It said most abuses occurred in Bahr Al-Gazal province and in the Nuba Mountains.
The report cited many examples of the systematic violation of human rights, among them:
Rebel groups in southern Sudan were also accused of grave abuses. Prisoners captured were often
tortured or executed by some commanders. Suspected civilian collaborators are also killed or tortured.
The report repeated calls for the Sudanese government to release all political prisoners, allow UN
monitors in and halt deliberate and indiscriminate air attacks against civilians in the south.
- In the town of Lobonok, the local population was forced to convert to Islam. Those who refused
were killed and one 12-year-old girl was raped by 12 soldiers in uniform.
- Prison conditions are appalling and many women prisoners are malnourished, ill and sometimes
- In August, a number of offices and homes of businessmen were raided and their fax machines
confiscated because they did not have government permission to use them.
- Five Khartoum University students were killed by security forces in September, who opened fire on
- Freedom of speech and of the press continue to be severely restricted by the government and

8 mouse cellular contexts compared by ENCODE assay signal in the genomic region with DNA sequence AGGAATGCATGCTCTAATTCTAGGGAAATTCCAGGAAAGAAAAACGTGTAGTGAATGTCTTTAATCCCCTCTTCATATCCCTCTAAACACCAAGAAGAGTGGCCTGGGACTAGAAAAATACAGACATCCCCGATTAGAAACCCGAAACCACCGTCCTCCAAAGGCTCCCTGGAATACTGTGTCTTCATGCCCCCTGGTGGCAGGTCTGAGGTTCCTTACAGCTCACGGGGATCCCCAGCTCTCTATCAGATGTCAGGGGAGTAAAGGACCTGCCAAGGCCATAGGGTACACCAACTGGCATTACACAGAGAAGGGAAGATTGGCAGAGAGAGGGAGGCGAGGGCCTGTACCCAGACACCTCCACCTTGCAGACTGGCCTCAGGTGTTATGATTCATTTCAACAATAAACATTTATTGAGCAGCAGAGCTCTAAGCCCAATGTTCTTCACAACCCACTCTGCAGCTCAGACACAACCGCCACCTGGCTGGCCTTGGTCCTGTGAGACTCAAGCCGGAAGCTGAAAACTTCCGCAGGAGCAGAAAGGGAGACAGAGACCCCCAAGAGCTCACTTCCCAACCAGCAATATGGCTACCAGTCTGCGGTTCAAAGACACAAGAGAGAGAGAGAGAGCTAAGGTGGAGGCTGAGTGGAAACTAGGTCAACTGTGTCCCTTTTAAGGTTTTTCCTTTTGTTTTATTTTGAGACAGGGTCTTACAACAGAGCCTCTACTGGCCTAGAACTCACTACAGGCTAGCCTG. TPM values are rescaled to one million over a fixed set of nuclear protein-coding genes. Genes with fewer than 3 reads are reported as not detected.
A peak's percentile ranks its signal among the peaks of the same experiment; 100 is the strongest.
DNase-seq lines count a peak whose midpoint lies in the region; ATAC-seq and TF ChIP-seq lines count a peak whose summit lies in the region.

journalists, local and foreign, are harassed or arrested for anti-government reports.
- Political parties and all NGO's, not affiliated with the government, continue to be banned.
- Hundreds of people were arrested because they were suspected of opposing the government.
Biro was denied entry to Sudan because his previous report was claimed by the Sudanese government to
have attacked Islam.
HRW EXPRESSES CONCERN OVER DETENTIONS
The US-based organization, Human Rights Watch, sent a letter to President Bashir calling on the
government of Sudan to either charge, with a crime in a regular criminal court, those detained in
connection with September street demonstrations in Khartoum, or free them immediately. The letter also
urged the government to respect the physical and mental integrity of those under detention, and allow
them immediate access to their families and lawyers.
The letter listed the names of 19 students and others who are believed to be held in detention since
September 2, without charge or trial.
SUDAN AND LIBYA
Sudanese officials attacked Libya and accused it of violating an agreement reached between the two
countries to delay the expulsion of 300,000 Sudanese citizens till next year.
Already, 30,000 people had arrived home across the desert border and about 100,000 are now stranded on
the Libyan side of the border.
Some Sudanese deportees complained that Libyan security forces had beaten them and robbed them of
their possessions. Five people were reported to have died during the journey home. There were also
reports on clashes in Al-Kufra area between Libyan police and Sudanese deportees.
ARAKIS INSIDER TRADING EXPOSED
The British Columbia Securities Commission is continuing an inquiry into reports of inside trading by